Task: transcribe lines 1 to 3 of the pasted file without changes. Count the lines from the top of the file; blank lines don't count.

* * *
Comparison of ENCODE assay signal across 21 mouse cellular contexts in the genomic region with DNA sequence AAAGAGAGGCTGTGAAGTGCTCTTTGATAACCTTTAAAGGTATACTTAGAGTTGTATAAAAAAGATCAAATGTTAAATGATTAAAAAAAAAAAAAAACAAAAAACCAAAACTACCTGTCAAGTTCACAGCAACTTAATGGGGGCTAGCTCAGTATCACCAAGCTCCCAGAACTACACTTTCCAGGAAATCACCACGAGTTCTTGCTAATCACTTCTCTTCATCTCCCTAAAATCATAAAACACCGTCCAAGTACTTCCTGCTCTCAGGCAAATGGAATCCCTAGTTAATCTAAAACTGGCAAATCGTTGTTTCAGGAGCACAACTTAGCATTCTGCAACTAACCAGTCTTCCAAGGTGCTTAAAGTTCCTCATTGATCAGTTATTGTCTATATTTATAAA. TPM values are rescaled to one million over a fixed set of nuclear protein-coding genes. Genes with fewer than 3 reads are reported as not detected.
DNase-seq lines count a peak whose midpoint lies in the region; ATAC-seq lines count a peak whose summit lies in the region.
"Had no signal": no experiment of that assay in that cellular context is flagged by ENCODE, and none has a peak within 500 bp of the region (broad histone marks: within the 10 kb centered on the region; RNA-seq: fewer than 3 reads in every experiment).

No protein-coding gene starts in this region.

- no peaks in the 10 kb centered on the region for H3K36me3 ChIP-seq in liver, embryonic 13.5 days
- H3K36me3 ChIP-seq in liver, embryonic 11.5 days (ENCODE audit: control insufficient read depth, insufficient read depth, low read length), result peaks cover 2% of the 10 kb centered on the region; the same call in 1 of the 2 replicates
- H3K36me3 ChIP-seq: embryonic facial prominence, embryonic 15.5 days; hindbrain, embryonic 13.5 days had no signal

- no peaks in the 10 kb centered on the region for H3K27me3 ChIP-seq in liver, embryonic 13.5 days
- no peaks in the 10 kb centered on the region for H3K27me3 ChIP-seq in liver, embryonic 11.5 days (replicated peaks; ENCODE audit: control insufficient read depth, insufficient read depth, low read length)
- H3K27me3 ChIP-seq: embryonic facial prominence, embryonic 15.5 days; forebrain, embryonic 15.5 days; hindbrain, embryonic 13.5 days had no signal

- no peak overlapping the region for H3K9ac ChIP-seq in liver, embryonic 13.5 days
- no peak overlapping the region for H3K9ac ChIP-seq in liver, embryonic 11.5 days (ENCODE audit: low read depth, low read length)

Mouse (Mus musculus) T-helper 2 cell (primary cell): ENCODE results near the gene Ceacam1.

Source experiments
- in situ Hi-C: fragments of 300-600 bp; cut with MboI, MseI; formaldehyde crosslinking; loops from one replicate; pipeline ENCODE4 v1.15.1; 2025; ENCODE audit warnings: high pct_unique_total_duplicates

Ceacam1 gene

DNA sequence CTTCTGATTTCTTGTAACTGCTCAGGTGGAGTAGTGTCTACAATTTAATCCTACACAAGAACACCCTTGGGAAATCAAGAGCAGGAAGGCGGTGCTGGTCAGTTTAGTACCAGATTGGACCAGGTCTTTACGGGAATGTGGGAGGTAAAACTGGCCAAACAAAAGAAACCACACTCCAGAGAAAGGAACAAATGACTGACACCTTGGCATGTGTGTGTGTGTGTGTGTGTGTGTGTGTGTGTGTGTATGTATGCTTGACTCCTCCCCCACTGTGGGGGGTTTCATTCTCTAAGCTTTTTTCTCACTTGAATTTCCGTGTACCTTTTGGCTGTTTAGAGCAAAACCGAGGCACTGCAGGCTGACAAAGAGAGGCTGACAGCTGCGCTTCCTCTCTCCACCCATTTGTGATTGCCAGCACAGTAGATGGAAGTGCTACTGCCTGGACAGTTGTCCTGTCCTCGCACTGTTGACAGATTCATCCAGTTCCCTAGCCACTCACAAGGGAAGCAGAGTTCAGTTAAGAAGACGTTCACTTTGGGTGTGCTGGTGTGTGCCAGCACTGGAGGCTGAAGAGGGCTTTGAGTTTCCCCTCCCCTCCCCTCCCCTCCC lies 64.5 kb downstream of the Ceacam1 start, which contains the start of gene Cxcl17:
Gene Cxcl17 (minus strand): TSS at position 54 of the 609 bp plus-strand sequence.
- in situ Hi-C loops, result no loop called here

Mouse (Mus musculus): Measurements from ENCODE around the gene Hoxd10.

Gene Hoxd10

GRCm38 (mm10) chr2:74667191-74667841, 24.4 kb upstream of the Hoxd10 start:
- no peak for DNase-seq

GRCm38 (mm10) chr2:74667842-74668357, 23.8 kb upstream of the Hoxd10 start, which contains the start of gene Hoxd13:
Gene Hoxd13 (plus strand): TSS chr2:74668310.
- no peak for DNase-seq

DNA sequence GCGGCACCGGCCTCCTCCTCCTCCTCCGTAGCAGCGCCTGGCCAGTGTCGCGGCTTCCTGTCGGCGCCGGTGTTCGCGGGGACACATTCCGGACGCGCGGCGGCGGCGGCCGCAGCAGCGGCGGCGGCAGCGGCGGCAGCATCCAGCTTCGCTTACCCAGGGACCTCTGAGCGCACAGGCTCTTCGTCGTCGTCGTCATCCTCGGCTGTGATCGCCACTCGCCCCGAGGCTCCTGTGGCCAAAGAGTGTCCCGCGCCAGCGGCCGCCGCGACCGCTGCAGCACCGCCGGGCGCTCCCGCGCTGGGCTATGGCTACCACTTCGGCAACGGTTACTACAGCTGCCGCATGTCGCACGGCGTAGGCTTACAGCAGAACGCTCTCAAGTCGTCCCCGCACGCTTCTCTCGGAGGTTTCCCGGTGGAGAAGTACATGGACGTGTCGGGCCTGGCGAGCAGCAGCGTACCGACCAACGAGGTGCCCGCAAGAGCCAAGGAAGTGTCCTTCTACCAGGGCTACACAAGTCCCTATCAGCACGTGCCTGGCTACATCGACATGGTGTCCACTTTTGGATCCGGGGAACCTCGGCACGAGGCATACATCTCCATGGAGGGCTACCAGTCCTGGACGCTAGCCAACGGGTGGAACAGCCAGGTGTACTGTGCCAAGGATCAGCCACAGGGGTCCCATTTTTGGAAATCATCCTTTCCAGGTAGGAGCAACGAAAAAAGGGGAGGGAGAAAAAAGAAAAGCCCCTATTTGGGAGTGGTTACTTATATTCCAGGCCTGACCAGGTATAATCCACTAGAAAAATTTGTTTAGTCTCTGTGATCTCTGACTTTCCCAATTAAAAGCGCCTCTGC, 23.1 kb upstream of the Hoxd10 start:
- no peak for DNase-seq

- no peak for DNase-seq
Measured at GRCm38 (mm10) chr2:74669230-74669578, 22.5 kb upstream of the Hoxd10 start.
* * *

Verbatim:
Comparison of ENCODE assay signal across 21 mouse cellular contexts in the genomic region with DNA sequence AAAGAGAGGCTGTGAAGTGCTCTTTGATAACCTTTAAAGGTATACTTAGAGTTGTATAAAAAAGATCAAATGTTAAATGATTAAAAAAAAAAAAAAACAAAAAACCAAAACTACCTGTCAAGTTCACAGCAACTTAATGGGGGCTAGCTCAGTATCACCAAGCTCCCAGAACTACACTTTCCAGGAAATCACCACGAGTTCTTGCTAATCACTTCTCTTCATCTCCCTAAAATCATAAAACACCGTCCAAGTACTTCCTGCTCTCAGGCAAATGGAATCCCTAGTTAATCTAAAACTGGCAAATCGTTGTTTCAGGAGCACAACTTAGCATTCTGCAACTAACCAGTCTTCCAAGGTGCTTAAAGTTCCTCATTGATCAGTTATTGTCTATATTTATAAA. TPM values are rescaled to one million over a fixed set of nuclear protein-coding genes. Genes with fewer than 3 reads are reported as not detected.
DNase-seq lines count a peak whose midpoint lies in the region; ATAC-seq lines count a peak whose summit lies in the region.
"Had no signal": no experiment of that assay in that cellular context is flagged by ENCODE, and none has a peak within 500 bp of the region (broad histone marks: within the 10 kb centered on the region; RNA-seq: fewer than 3 reads in every experiment).